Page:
Prose Writing Prompt of the Week: Write about some sort of metamorphosis, what triggered it and whether the outcome was expected or not.
by Jamie DeBree
They’re all staring. This was a really bad idea.
Mary Coulter adjusted the strap of her new leather satchel for the one-hundredth time on her shoulder and kept walking, trying to avoid eye contact. She’d thought she could do this, thought she could make a clean start and leave her past behind, but everyone knew who she was – it was inevitable in a smallish town. Everyone knew what she’d done, even if they didn’t understand the reasons why. Girls like her don’t change, everyone knew that, and they all took great joy in reminding her of it too – even those who’d taken advantage of her “services”.
Her parents had been gone for six months now, and the need for treatment money gone with them. Her dad had decided it was time to check out, and politely took her mom with him. She still wasn’t sure how she felt about that. She’d kept working for awhile, numb and alone. Not sure what else to do, really.
A man had passed through a few weeks back who hadn’t wanted anything from her, but he’d paid her well to listen to his advice.
What he’d said made sense. But now here she was, the center of attention again in a way that she had no idea how to deal with, and she wasn’t so sure this was a good idea after all. Maybe she should have waited longer. Or just laid low for awhile, until people forgot.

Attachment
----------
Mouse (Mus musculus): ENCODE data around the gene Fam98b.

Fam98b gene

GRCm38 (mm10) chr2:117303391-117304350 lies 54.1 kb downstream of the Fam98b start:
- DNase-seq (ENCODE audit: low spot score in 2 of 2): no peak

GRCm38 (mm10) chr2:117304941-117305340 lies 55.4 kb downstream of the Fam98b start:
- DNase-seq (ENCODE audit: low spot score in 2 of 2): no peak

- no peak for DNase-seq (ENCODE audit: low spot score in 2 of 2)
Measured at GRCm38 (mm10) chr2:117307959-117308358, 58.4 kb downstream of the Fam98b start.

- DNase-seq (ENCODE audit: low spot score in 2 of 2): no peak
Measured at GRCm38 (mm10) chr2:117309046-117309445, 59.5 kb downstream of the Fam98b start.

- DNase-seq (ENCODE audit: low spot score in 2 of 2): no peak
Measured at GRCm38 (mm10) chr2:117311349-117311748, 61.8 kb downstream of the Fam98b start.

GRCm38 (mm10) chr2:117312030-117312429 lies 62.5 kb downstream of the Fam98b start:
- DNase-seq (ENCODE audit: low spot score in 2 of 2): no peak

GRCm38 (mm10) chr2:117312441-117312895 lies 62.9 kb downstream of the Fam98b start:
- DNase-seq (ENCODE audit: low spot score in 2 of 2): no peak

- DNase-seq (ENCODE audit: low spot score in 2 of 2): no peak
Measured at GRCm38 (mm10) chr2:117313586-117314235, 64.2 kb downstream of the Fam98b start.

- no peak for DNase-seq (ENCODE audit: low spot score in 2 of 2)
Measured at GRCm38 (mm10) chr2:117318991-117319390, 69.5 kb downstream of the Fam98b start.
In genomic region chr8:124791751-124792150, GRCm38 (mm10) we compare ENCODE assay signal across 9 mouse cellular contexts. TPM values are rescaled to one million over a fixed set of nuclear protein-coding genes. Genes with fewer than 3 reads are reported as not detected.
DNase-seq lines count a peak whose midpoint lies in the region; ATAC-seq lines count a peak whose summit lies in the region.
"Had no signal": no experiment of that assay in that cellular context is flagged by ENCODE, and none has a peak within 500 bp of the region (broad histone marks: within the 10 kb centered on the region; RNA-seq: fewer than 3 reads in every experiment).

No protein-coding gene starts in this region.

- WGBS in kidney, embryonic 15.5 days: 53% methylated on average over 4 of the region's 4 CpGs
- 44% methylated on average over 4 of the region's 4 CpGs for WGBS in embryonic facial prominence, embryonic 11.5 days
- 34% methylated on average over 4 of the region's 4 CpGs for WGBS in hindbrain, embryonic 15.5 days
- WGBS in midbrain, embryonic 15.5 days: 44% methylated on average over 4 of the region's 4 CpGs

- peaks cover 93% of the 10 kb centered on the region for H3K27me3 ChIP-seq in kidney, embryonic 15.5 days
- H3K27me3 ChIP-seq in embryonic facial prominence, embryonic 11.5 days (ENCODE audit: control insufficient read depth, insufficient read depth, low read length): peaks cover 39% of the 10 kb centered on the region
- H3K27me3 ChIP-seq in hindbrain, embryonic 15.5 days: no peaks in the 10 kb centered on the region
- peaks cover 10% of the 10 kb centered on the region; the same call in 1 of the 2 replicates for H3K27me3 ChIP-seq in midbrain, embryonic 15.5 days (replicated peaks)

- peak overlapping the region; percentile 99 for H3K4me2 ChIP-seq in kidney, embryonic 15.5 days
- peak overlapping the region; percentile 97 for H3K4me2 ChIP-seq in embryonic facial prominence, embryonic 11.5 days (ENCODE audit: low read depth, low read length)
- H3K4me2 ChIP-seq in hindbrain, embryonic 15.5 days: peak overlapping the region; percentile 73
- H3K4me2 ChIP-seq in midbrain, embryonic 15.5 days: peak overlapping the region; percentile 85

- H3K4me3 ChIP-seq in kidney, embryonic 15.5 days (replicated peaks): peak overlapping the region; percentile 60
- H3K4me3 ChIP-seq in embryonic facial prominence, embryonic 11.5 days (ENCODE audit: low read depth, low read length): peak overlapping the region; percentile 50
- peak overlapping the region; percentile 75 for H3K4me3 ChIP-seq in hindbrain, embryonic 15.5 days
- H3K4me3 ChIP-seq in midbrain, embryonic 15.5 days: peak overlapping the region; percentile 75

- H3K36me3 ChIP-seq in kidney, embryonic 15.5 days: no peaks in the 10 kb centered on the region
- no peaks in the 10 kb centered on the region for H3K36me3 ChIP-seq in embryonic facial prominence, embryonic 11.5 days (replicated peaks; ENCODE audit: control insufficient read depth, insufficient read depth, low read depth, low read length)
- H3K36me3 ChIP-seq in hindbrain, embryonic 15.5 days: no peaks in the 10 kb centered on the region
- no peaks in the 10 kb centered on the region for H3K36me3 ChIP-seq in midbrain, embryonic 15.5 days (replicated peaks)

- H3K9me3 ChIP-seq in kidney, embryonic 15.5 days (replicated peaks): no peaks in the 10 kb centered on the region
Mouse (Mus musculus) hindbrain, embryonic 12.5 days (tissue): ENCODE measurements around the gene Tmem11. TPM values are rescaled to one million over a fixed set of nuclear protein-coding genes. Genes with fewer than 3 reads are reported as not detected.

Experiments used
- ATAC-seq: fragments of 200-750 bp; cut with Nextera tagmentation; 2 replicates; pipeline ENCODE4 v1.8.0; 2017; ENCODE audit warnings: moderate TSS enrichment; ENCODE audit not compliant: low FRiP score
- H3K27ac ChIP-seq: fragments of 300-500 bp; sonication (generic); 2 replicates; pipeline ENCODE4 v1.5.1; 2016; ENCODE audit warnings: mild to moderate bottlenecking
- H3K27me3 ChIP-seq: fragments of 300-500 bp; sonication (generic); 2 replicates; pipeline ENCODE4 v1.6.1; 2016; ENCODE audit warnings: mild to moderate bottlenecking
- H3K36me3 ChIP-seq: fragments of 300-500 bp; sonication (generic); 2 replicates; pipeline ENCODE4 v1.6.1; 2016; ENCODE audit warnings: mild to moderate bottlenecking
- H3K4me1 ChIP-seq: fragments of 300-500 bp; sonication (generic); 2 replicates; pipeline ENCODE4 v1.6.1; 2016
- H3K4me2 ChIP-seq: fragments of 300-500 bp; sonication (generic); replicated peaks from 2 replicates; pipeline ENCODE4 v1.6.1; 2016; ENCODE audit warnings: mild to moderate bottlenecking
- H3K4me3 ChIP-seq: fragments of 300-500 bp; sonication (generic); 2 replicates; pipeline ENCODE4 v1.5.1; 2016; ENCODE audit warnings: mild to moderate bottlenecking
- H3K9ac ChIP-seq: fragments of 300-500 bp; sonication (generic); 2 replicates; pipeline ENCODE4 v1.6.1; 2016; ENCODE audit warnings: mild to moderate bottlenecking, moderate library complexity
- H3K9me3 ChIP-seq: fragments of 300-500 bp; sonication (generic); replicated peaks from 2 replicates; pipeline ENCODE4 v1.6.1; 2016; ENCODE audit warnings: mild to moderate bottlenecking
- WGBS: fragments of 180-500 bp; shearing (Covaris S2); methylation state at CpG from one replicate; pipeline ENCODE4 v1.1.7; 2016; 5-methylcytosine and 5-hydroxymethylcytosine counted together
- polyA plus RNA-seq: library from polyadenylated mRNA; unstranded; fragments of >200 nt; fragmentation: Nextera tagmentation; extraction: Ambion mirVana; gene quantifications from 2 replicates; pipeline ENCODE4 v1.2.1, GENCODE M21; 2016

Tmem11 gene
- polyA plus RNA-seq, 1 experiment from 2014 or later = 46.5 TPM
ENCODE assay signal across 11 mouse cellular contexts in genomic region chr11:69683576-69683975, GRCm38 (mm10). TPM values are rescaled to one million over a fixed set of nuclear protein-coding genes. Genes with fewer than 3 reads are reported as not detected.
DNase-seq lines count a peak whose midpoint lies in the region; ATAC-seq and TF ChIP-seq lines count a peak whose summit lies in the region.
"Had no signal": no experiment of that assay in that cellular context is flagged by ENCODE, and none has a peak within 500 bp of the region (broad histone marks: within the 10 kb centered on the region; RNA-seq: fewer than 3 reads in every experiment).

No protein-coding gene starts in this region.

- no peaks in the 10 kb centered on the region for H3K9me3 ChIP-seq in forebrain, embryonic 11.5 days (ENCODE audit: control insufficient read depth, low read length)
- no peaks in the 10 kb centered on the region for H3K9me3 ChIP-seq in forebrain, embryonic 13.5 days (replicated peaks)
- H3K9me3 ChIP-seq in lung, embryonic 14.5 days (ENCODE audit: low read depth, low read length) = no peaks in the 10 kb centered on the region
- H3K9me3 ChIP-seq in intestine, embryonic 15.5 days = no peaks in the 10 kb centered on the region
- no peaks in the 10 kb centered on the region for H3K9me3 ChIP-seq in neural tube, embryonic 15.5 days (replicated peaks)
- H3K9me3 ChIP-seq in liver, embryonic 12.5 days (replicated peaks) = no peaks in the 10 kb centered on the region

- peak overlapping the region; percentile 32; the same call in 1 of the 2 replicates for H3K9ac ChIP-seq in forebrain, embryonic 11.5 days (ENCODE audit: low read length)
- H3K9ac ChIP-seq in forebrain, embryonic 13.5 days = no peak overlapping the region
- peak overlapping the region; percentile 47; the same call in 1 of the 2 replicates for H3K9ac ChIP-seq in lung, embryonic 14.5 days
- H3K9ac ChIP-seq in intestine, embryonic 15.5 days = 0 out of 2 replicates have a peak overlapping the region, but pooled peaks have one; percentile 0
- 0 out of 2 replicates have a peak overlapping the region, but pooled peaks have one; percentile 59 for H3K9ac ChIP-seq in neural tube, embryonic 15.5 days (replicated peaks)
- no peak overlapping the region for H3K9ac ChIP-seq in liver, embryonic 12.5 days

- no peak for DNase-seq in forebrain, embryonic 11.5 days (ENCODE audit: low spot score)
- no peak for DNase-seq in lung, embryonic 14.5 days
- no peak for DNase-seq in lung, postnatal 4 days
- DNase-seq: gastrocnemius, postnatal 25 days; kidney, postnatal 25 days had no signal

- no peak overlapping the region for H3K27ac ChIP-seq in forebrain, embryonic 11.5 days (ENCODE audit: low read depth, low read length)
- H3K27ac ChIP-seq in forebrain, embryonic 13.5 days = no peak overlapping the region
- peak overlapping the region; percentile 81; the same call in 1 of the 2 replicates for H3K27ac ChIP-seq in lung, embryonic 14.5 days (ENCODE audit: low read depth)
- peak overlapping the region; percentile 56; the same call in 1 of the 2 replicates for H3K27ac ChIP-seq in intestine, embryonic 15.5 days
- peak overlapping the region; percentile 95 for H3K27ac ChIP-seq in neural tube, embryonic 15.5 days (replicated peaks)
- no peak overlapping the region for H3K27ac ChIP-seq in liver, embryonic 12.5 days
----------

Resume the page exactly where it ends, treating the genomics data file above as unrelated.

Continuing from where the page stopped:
Except people never forget.
“New costume for the clients, Mary? I bet that one’s really popular, but you know you’re not supposed to be on campus…”
Daisy Newsome laughed with her two best friends, Bonnie Spinner and Lila Tate as they watched Mary walk by. Lila had been Mary’s best friend in grade school – they’d been inseparable. She’d hooked up with Daisy in middle school when Mary’s mom got sick (her dad had always been drunk) and she’d dropped out to care for her, and that had been that.
Just keep walking. You can do this, just like you did the other thing. You don’t have to be that person anymore.
She kept walking, ignoring the giggles and not-so-quiet whispers. She’d done what she had to to take care of her family, and those girls would never understand it. But she didn’t have to be that person anymore – the kind that swore and hurled insults right back before she ran off to lick her wounds. Her clothes weren’t the only thing that had changed, and eventually, they’d realize it.